Perhaps one of the most important pages on your website (and the easiest to write!) is your Contact page.

Contact Us—Me—or just plain Contact.

It doesn’t matter. But if your visitors can’t contact you
they can’t buy what you’re selling.

Without a way to contact you, you have no opportunity for connection.

Connection happens for a host of reasons, like a shared history or common ideas or values. And connection is required before trust is ever possible.

So include—obviously:

  • Your name
  • Your geographical address. If it makes you queasy to include a street address, then at least include a city, state and zip.
  • A phone number for people who prefer voice to the written word.
    If you use SKYPE, you could include that contact info. Or if you use some other contact system like Google Voice (like I do) include that.

  • Links to your Twitter and FaceBook pages—IF you want random, and possibly unknown, people to know that much about you.

noticeofrant

A short note about FaceBook, Twitter and even your blog in general.
Take some care in your postings. Future clients or employers WILL look you up. What will they find? Hourly updates about your drinking or clock watching will give some people pause when considering your suitability to their organization

endofrant

  • You need a contact form. You could include just your email address, but I don’t recommend it for a couple reasons
  1. Spam robots have a habit of trolling websites and adding your info to massive lists and then use them to send you multitudinous offers to buy performance enhancing drugs or Rolex watches (and I will NEVER understand that attraction!)
  2. Some people are not real good about their subject lines. So they might include no subject, or “hello” or something else that does not scream, “I am contacting you because of your website.” When you use a bit of code (no, you don’t have to write it yourself) you can decide exactly what the subject line should say. Use different subjects for different forms. And never miss an important email again.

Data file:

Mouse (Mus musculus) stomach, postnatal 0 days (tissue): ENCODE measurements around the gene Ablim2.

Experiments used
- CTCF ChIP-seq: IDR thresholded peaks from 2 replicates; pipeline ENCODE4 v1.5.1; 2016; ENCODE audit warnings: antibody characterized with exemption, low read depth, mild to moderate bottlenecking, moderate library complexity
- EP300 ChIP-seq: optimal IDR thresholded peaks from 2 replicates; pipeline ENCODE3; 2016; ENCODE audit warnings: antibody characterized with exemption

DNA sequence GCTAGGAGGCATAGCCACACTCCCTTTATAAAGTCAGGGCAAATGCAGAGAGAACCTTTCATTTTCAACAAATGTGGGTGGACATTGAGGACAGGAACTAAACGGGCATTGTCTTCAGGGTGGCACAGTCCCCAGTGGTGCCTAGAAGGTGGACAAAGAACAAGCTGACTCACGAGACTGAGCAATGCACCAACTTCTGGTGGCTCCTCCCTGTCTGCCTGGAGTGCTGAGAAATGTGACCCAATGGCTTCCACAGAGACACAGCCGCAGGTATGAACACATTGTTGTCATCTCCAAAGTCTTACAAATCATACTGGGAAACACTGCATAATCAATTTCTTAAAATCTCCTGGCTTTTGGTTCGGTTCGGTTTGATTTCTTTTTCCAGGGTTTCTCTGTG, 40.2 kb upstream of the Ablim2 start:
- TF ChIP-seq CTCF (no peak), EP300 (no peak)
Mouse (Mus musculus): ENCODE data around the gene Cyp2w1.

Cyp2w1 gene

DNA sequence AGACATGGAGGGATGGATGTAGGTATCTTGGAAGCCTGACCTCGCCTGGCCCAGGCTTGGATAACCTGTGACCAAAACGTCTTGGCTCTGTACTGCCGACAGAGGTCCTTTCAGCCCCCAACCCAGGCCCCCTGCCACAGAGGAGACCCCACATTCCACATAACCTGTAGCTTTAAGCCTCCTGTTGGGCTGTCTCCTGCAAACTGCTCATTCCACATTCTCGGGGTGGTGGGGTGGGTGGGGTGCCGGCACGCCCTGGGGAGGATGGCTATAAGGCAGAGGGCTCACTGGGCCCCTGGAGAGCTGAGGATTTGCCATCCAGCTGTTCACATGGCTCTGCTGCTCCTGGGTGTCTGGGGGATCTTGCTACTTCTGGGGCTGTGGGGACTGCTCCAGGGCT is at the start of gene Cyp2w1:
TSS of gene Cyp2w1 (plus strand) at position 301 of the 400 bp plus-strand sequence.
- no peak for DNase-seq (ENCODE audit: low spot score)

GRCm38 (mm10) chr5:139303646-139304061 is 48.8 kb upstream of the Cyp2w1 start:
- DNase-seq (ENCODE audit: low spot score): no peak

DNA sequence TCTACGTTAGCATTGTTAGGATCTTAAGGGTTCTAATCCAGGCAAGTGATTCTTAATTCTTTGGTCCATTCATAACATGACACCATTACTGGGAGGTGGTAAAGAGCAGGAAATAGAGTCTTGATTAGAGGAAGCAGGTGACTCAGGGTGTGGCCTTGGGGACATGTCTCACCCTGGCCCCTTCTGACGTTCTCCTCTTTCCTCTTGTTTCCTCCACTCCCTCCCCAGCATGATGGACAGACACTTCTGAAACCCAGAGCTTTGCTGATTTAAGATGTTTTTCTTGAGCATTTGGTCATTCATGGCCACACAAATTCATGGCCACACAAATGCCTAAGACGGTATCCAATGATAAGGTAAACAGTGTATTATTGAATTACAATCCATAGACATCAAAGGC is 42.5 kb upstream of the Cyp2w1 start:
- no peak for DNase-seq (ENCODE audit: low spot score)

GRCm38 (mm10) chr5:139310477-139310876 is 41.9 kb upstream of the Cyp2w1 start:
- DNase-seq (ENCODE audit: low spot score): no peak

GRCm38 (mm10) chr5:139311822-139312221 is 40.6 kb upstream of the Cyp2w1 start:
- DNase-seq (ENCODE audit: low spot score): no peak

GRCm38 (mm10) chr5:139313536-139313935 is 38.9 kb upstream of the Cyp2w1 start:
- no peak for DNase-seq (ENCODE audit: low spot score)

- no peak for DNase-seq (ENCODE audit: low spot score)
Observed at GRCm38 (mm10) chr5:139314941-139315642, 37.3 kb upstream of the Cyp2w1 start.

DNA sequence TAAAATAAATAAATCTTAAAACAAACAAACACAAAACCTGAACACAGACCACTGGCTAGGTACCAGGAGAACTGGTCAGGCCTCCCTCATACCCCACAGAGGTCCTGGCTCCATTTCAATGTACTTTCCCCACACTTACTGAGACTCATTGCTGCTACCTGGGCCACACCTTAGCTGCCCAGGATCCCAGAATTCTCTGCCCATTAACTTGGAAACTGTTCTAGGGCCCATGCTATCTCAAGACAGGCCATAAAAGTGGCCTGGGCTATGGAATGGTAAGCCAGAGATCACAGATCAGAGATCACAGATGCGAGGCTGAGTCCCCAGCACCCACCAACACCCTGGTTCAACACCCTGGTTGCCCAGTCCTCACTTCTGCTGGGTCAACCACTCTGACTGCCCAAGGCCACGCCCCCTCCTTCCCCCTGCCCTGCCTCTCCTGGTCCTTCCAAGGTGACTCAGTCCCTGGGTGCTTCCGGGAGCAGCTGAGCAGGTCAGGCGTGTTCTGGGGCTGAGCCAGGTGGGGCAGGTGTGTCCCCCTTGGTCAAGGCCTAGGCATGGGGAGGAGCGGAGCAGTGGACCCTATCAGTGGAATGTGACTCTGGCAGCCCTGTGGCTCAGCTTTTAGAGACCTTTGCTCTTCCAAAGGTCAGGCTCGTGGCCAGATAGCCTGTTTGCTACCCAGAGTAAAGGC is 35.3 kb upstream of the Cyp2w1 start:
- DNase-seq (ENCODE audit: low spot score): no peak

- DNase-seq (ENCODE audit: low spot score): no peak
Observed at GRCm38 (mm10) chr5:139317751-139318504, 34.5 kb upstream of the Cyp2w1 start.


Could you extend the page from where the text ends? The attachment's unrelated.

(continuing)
Hey, check out my contact form.  And use it!

What goes on your About page

Now, I’m willing to consider—perhaps—that this is true mostly for women, but guys, please play along.  Here’s the question:

How many times have you gone out to buy something and then didn’t just because the sales person was a jerk? Or too pushy? Or too uninterested? Or too busy with someone else to even answer a freakin’ question?

Maybe you did buy something this time, but you’re never gonna go back.

It might not be the case if you’re shopping big box stores where the only thing that matters is the price.

But if you are looking for something special or slightly out of the ordinary, you might need some help making a choice… and that’s when the sale is all about the relationship.

And that is precisely what your About page is for.

It’s not a sales page or an opportunity to give more information about why your visitor should buy your product. This is the page to build relationship with your customers.

Personally, I don’t care if any given merchant loves dogs … unless I’m buying a dog product.  I don’t care if they have kids … again, unless it’s important to the product. Similarly, I don’t need to see a list of all the degrees they ever got. (Years ago, I had a minister friend who said, “Well, thermometers have a lot of degrees, too. And you know where they stick some of them!”)  Look, I want to know that my doctor has the appropriate degrees.  But I don’t care how long it took him to get them. Or how many he has… as long as he listens when I talk and shows me some respect and compassion. And that, friends, is all about the relationship.

But in particular, because I’m looking to buy something (or even spend my time reading a website) then I want to know what the person behind the ideas stands for.

So when you’re thinking about what to put on your About page ask yourself a couple of questions.

  • What do you stand for?
  • Where is your passion for the information you share on your website?

Do you have other questions you think should be answered on an About page?  Please share them in the comments area below.